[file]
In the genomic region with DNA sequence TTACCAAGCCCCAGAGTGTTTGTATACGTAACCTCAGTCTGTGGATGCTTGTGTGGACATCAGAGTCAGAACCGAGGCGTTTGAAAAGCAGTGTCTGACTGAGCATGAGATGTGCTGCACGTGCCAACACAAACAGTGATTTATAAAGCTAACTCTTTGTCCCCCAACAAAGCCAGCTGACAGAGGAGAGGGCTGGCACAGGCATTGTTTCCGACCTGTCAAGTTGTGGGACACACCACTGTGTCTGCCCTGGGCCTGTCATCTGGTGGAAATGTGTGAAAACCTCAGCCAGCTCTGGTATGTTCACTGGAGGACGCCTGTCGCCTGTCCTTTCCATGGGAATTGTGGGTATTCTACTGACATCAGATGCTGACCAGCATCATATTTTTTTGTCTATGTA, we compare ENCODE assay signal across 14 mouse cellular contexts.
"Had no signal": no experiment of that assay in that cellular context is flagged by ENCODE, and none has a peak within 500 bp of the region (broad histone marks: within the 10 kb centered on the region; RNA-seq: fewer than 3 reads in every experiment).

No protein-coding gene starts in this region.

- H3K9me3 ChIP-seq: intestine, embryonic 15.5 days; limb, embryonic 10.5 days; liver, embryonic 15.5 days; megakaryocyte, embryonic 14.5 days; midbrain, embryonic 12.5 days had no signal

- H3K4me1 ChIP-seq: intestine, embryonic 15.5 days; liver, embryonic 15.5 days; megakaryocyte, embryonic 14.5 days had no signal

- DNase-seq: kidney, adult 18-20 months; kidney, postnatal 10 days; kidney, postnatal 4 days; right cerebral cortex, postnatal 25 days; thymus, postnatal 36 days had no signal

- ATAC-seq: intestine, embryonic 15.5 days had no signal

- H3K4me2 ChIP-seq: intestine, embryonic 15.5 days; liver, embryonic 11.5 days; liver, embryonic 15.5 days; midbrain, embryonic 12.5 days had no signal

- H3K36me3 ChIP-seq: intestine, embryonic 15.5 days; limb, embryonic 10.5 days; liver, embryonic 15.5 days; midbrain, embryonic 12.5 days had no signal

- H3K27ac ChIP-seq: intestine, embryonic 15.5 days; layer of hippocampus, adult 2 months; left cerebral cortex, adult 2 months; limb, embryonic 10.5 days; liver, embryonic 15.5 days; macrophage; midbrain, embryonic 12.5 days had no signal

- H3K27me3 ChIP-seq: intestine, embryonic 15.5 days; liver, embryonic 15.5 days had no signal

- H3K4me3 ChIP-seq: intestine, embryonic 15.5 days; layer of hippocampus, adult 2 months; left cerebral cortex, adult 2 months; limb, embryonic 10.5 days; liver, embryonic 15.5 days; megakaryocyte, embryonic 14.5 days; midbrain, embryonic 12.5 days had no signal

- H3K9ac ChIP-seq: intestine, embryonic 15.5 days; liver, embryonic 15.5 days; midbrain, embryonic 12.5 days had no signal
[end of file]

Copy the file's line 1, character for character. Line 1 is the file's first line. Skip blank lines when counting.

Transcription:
In the genomic region with DNA sequence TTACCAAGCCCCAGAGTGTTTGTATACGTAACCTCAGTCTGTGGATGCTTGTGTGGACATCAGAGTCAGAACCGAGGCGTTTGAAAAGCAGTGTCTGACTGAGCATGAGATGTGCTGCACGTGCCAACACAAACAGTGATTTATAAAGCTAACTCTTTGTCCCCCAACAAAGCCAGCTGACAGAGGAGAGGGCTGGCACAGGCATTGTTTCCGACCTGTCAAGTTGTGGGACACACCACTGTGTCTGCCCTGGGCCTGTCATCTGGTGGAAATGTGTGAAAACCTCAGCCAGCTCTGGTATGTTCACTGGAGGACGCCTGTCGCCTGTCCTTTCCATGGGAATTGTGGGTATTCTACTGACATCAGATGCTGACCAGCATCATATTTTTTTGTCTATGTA, we compare ENCODE assay signal across 14 mouse cellular contexts.